Happy Birthday to the old boy. Who really is a full century of years, God bless him.
I happened upon a copy of the BBC’s Science Focus in an airport lounge in which was the article “Welcome To The Novacene” (which is only on-line for the first page for free).
The novacene is Lovelock’s neologism for the time of cyborgs who he imagines will be possessed of intellects and free will like men. Which won’t happen. Ever.
Unlike most other science fiction writers, Lovelock imagines the time shared with our cyborg brothers will be a delightful one. Sweetness, good intentions, and bonhomie.
Cyborgs will like vegetables, for instance. Not as fuel, of course, though Lovelock doesn’t say not. He thinks the metal abacuses will appreciate intrinsic the beauty of carrots. And tell us of their warm feelings.
Only if they’re programmed to say so, Jimmy, old son.
He thinks evolution will do the programming, which it most certainly will not and cannot. If we humans are the product of “blind mutation” (as scientists never tire of pointing out) then nothing we say can be trusted or believed. Anyway, intellects and will are non-material, and as such cannot be acted on by evolutionary forces. Tough luck.
Somehow Lovelock thinks our new metal masters might be transparent. He explains, and I promise this is true, this is because Gaia wants them to join with use “to keep the planet cool.” What can be cooler (get it? get it?) than being see-through?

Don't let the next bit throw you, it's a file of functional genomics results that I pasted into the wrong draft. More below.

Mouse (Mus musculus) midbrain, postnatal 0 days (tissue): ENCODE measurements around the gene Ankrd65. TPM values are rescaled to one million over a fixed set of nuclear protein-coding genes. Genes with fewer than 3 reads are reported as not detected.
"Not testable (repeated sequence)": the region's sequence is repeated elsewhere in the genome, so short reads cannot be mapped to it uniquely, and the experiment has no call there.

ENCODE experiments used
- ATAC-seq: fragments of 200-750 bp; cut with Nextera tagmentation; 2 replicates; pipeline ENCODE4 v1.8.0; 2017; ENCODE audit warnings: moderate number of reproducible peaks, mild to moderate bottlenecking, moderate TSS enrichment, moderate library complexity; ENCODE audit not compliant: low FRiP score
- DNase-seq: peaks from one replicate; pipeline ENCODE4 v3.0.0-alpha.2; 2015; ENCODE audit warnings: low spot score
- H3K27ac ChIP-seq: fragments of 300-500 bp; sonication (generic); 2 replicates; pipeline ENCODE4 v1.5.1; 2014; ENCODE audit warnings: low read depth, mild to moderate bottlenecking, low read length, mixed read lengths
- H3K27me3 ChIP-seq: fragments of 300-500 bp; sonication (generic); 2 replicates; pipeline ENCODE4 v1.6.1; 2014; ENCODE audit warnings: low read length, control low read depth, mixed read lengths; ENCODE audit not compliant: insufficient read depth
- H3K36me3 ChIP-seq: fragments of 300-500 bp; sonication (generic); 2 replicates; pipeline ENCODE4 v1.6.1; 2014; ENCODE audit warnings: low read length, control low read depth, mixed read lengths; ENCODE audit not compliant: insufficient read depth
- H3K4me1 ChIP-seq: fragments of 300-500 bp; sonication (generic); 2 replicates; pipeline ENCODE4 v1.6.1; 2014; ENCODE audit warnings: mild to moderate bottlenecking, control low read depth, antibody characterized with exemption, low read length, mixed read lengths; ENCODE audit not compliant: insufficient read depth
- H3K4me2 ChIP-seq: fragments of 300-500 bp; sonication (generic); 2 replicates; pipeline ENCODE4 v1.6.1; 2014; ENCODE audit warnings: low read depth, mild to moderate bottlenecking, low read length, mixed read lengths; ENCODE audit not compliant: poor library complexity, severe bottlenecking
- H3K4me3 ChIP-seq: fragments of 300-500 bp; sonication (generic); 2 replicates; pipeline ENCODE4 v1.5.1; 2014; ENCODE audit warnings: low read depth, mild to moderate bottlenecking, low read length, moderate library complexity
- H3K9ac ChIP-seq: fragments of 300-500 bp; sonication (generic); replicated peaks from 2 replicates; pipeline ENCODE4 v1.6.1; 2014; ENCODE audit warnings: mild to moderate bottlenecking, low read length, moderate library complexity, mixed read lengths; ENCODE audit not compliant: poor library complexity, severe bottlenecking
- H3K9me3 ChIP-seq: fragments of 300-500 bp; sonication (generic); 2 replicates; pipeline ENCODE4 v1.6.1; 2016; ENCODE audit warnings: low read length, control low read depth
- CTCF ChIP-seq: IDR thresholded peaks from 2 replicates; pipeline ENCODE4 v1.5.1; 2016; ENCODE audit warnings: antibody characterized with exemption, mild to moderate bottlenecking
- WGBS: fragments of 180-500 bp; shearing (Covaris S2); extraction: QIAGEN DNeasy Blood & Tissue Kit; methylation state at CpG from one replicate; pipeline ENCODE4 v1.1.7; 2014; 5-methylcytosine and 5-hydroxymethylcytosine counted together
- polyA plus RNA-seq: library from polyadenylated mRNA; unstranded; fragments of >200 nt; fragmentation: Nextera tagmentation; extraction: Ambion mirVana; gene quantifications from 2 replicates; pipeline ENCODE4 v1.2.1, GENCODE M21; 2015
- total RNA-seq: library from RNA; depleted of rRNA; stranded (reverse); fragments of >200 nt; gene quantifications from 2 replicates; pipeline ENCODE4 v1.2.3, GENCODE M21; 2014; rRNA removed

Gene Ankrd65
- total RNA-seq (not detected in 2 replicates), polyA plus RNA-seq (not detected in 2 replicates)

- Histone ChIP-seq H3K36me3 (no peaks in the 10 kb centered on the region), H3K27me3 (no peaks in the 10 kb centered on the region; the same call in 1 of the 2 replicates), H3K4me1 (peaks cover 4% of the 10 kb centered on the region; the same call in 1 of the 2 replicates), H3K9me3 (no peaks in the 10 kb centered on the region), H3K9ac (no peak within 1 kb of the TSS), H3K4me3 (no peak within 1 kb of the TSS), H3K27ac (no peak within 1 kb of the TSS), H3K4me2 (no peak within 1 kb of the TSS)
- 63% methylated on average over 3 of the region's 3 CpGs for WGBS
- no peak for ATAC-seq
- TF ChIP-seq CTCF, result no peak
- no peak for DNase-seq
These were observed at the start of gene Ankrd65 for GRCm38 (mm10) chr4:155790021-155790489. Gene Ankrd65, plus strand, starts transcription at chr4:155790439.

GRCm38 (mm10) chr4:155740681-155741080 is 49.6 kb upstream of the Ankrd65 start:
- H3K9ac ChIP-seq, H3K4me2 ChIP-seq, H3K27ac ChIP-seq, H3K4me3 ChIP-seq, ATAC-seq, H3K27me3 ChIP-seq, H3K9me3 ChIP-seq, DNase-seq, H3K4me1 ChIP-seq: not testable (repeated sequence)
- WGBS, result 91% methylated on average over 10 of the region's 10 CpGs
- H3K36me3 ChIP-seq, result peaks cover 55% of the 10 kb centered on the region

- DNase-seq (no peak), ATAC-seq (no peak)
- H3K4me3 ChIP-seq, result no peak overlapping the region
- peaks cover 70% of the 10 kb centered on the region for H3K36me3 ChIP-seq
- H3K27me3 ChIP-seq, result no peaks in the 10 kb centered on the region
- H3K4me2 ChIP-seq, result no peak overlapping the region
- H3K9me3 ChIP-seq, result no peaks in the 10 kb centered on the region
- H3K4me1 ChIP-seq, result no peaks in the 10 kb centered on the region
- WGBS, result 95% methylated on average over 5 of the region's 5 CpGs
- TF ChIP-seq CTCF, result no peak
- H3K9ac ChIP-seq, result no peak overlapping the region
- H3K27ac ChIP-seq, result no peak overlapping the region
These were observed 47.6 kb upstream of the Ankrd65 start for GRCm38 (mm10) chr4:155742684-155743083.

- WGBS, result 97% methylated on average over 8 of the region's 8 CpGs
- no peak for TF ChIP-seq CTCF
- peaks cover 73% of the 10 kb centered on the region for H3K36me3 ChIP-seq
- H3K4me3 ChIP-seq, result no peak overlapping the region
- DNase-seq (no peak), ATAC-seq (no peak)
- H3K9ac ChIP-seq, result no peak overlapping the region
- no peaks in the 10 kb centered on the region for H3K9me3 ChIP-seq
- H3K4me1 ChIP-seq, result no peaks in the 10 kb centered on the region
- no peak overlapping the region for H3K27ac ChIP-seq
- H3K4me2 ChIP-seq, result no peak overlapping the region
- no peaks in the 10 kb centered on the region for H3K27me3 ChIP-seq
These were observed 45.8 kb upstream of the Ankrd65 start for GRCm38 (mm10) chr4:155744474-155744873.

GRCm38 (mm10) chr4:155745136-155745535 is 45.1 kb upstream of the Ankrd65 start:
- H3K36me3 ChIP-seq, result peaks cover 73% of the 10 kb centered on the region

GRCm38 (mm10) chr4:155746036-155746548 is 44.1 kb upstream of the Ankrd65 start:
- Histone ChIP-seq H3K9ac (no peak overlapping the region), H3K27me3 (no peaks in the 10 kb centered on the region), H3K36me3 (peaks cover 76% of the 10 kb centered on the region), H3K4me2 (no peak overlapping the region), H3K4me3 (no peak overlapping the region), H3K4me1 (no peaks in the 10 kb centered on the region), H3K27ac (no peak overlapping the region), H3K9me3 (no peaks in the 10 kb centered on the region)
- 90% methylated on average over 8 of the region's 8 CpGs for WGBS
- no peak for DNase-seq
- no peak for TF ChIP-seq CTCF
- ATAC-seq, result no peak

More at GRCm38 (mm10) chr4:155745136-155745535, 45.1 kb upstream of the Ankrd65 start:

Novaceners will also create giant mirrors in space. Lovelock thinks to reflect sunshine. But I say we can use them like kids do to fry ants. If by ants I mean you-know-who. Where do I sign up for my DARPA grant? Or was this already done in Real Genius?
Lovelock does think we’re alone in the universe. Which is false. He forgets angels, good and bad, and God. But these are common oversights. He means he thinks there aren’t any frail material creatures like us with intellects and free will. Well, there is no evidence of them—except for hope. So here he may be right. I think he might be.
Somehow he ties this fact of aloneness to information or universal intelligence, and the magazine asks “Would this give humans a sense of meaning then—if we’re the source of this intelligence?” To which the man replies (and the only reason I thought this article worthy of your attention):
I think it’s sheer hubris to think about your sense of meaning. Life is something to be enjoyed, and if you don’t enjoy it, you’re doing something wrong.
I happened to be in the cancer ward the other day, where a group of Stage IVs were being herded through for radiation therapy and I read this passage out to them.
I regret that because this is a family blog none of the responses could be included.
An, never mind. Sick people are always complaining about something.
Lovelock is typical of the over-celebrated academic. He has come to believe his own press, a disastrous affliction.
The only questions really worth asking are why we are here and what is our purpose. If you answer like Jeffrey Epstein, you go one way. If you answer like Fulton Sheen, you go another.
What a putz is Lovelock. For proof, immediately after he gives his libertine answer he worries about the future that will be left his grandchildren. My dear Jimmy. What hubris! They only have to figure out how to have a good time.